FDA Law Shifts Gov. from “Reactive to Proactive”

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On Jan. 4, 2011, President Obama signed into law the Food Safety Modernization Act, which gives more power to the FDA and upgrades safety regulations. The law affects all whole and processed foods except for those under regulation by the U.S. Department of Agriculture. This new law is a big step forward for food safety; Fairfield University’s own Professor Debra M. Strauss of Business Law explained the rules of the Food Safety Modernization Act and the impact it will have on Americans’ food.

How big of an impact does the FDA have on what we eat and medicine we take?

The FDA has the responsibility for overseeing 80 percent of the nation’s food supply and exclusive control over prescription and over-the-counter drugs.  Note, however, that the U.S. Department of Agriculture handles meat and poultry, so these products are not covered by the new law.  Overall, the FDA has a potentially tremendous impact on these areas of our daily life.

What exactly does The Food Safety Modernization Act do? How does it empower the FDA?

This legislation will strengthen food law by enlarging powers of the FDA to inspect plants and order recalls, powers and abilities it did not previously have.  The new law was prompted by recent incidents involving contamination, particularly in eggs, peanuts and produce.

According to the newest figures from the Centers for Disease Control, “Each year roughly 1 out of 6 Americans (or 48 million people) gets sick, 128,000 are hospitalized, and 3,000 die from food borne diseases.” The FDA has in the past had to rely on food companies to voluntarily remove their products from stores.  By granting the agency resources and authority to stop outbreaks before they begin, this shifts the government’s policy from reactive to proactive.

In addition to inspection and recall powers for the FDA, the new law will require food producers to develop food safety plans, including identifying potential risks of contamination or other hazards, and identifying the mechanisms through which those risks would be controlled.  The legislation requires that the FDA create new produce safety regulations for producers of the highest risk fruits and vegetables; and increase inspections of domestic and foreign food facilities, directing the most resources to those operations with the highest risk profiles.  The riskiest domestic facilities would be inspected every three years (in contrast to the rare inspections conducted currently).  In addition, the law will require grocery stores to proactively alert consumers about recalls.

In addition, this legislation grants the FDA more control over food imports, including increased inspection of foreign plants and the ability to set standards for how fruits and vegetables are grown abroad.  The new law will allow the FDA to require importers to certify the safety of their foods before entering the U.S. food supply and to deny entry to foods that do not comply with U.S. food safety requirements or requests for inspections of overseas facilities.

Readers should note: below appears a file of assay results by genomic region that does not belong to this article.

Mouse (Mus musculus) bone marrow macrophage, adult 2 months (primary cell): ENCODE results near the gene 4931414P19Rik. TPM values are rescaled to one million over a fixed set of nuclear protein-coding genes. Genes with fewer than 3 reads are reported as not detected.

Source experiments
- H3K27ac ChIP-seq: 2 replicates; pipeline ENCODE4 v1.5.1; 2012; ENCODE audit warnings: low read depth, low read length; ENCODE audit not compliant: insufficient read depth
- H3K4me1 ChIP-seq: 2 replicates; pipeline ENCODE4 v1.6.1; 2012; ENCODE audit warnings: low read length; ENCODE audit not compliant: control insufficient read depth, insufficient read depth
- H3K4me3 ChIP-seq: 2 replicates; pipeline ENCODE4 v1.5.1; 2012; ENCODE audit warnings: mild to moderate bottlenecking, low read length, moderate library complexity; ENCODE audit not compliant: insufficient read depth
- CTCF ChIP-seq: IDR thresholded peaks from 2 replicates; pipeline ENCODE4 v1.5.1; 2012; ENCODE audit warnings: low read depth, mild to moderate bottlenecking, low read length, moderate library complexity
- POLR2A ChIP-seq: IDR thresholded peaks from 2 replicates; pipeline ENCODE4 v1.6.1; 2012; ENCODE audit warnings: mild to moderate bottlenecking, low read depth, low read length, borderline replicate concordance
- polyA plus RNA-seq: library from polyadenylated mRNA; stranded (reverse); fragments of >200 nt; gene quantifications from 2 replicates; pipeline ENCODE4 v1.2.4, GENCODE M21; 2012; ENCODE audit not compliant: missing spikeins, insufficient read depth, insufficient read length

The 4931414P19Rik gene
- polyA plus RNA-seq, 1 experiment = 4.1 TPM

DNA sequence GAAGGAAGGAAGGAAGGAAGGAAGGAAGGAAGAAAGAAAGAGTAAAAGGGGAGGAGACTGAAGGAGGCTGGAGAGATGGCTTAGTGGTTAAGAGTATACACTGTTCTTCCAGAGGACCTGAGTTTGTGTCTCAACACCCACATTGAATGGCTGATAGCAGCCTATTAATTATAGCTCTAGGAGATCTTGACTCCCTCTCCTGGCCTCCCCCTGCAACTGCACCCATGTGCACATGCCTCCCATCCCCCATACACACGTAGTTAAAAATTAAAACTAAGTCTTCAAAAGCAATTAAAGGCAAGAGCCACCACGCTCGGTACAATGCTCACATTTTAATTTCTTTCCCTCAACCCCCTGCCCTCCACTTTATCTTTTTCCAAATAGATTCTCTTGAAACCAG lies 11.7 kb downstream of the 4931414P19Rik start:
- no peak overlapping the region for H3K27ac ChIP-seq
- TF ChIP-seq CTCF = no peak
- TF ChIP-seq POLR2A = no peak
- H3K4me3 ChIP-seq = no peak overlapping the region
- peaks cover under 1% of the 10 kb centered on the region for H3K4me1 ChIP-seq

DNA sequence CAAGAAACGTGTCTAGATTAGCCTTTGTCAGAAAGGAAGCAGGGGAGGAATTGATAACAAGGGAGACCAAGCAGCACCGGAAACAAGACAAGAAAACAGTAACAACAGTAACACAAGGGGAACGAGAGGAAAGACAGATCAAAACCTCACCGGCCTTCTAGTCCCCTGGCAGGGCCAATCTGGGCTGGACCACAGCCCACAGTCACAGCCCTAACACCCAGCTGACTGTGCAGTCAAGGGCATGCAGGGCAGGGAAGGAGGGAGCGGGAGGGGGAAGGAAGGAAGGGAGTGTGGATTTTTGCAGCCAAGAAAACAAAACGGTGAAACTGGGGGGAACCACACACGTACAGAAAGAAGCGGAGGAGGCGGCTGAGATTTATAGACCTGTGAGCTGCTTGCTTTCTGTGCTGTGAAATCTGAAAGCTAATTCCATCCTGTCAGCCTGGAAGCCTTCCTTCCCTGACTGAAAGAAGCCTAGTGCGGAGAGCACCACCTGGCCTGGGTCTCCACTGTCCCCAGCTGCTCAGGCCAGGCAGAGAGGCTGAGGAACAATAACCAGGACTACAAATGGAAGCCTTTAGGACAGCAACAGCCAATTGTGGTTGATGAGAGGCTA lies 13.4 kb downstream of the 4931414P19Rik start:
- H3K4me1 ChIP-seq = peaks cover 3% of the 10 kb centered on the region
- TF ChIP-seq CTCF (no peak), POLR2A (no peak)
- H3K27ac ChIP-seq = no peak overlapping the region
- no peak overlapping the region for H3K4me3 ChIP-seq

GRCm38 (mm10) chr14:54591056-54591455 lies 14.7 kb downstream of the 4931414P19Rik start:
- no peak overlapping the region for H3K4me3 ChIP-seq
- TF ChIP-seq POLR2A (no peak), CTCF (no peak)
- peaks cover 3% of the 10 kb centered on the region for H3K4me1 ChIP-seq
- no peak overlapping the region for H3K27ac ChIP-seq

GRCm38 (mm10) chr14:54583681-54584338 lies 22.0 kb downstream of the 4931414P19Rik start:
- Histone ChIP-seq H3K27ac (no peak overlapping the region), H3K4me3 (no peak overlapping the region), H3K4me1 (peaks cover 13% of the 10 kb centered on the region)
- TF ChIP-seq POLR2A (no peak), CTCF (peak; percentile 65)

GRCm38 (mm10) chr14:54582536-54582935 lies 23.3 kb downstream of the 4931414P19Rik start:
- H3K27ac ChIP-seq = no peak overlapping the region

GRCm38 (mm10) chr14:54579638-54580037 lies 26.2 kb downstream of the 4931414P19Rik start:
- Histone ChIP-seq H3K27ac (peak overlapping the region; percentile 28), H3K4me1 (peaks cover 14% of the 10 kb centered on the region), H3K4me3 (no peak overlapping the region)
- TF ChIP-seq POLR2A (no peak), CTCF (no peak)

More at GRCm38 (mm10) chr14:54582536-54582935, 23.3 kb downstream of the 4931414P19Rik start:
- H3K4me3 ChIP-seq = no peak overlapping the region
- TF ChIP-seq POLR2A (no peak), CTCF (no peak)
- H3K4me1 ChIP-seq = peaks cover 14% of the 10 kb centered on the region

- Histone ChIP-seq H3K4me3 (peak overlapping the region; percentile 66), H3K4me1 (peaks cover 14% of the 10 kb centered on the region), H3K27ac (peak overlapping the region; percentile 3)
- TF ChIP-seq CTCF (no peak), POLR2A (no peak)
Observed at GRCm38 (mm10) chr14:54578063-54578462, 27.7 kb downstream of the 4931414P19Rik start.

The new law does, however, include exemptions from FDA registration requirements for farms that market more than 50 percent of their product directly from the farm or from farm stands or farmer’s markets, as well as less costly alternatives to HACCP (Hazard Analysis and Critical Control Plans).  Small farms will not need to comply with the traceability and recordkeeping requirements if they sell directly to consumers or grocery stores, but they will have to take other, more “scale-appropriate” measures and will be given priority in a competitive grant program for food safety training.

How will the food tracing system work?

The new law establishes a food tracing system to locate the source of food contamination.  Through this system, consumers can be rapidly identified and deaths and illnesses minimized in the event of a contamination outbreak.  The law will require farms and processors to keep records, as well as permit the FDA access, in order to help the government trace recalled foods.

What do you think the outcome of this new law will be?

This is the first time in 70 years that food law has been changed significantly.  With bipartisan support from both houses of Congress and the President, this new legislation represents a mandate that food safety is at this moment becoming a priority.

As a first significant step in the right direction towards improving food safety, the time is ripe for a reassessment of other areas of food laws—particularly genetically modified foods and the use of milk and meat from cloned animals and their progeny—which are allowed under current U.S. law with no labeling, pre-approvals, or post-market monitoring.  In addition to causing agricultural trade problems, these areas warrant special regulation because they raise concerns for consumers on the safety of the national and global food supply.

Hopefully, there will not be a problem due to funding, as implementing these enlarged powers for the FDA will cost $1.4 billion over the next five years.  The financial component of this legislation is essential to enable the FDA to enforce the new requirements, carry out inspections, and so forth.  In spite of the political rhetoric, there has been and should continue to be a broad coalition of support because this initiative actually benefits businesses, which have lost enormous amounts of money in recent years from food scares.

The fact that this law has received such widespread support from industry trade groups of food producers and grocery stores and the U.S. Chamber of Commerce, as well as food safety and consumer groups, indicates that the food industry realizes a preventative approach of heightened food safety is ultimately in its best interest.

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